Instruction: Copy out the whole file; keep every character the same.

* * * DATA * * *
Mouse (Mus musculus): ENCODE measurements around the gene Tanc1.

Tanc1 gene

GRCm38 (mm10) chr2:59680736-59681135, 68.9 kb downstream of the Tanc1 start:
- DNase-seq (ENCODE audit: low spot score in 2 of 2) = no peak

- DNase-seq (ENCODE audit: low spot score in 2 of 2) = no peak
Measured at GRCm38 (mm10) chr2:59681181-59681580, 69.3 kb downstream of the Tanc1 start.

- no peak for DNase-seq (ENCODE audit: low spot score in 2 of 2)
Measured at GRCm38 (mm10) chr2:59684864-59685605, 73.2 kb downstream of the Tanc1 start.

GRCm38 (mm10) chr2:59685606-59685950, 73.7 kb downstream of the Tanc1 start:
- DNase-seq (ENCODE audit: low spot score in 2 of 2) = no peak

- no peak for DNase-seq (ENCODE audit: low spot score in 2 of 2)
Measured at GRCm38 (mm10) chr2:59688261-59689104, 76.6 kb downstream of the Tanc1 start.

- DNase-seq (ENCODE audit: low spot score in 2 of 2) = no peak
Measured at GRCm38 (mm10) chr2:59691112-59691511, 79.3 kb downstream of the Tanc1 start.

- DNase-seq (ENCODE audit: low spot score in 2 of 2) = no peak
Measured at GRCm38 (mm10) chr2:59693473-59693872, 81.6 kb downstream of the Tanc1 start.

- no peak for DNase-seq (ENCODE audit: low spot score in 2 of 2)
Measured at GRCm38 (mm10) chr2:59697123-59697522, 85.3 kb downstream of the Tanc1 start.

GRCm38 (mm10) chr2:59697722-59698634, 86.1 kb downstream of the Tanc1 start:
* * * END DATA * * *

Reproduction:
Mouse (Mus musculus): ENCODE measurements around the gene Tanc1.

Tanc1 gene

GRCm38 (mm10) chr2:59680736-59681135, 68.9 kb downstream of the Tanc1 start:
- DNase-seq (ENCODE audit: low spot score in 2 of 2) = no peak

- DNase-seq (ENCODE audit: low spot score in 2 of 2) = no peak
Measured at GRCm38 (mm10) chr2:59681181-59681580, 69.3 kb downstream of the Tanc1 start.

- no peak for DNase-seq (ENCODE audit: low spot score in 2 of 2)
Measured at GRCm38 (mm10) chr2:59684864-59685605, 73.2 kb downstream of the Tanc1 start.

GRCm38 (mm10) chr2:59685606-59685950, 73.7 kb downstream of the Tanc1 start:
- DNase-seq (ENCODE audit: low spot score in 2 of 2) = no peak

- no peak for DNase-seq (ENCODE audit: low spot score in 2 of 2)
Measured at GRCm38 (mm10) chr2:59688261-59689104, 76.6 kb downstream of the Tanc1 start.

- DNase-seq (ENCODE audit: low spot score in 2 of 2) = no peak
Measured at GRCm38 (mm10) chr2:59691112-59691511, 79.3 kb downstream of the Tanc1 start.

- DNase-seq (ENCODE audit: low spot score in 2 of 2) = no peak
Measured at GRCm38 (mm10) chr2:59693473-59693872, 81.6 kb downstream of the Tanc1 start.

- no peak for DNase-seq (ENCODE audit: low spot score in 2 of 2)
Measured at GRCm38 (mm10) chr2:59697123-59697522, 85.3 kb downstream of the Tanc1 start.

GRCm38 (mm10) chr2:59697722-59698634, 86.1 kb downstream of the Tanc1 start: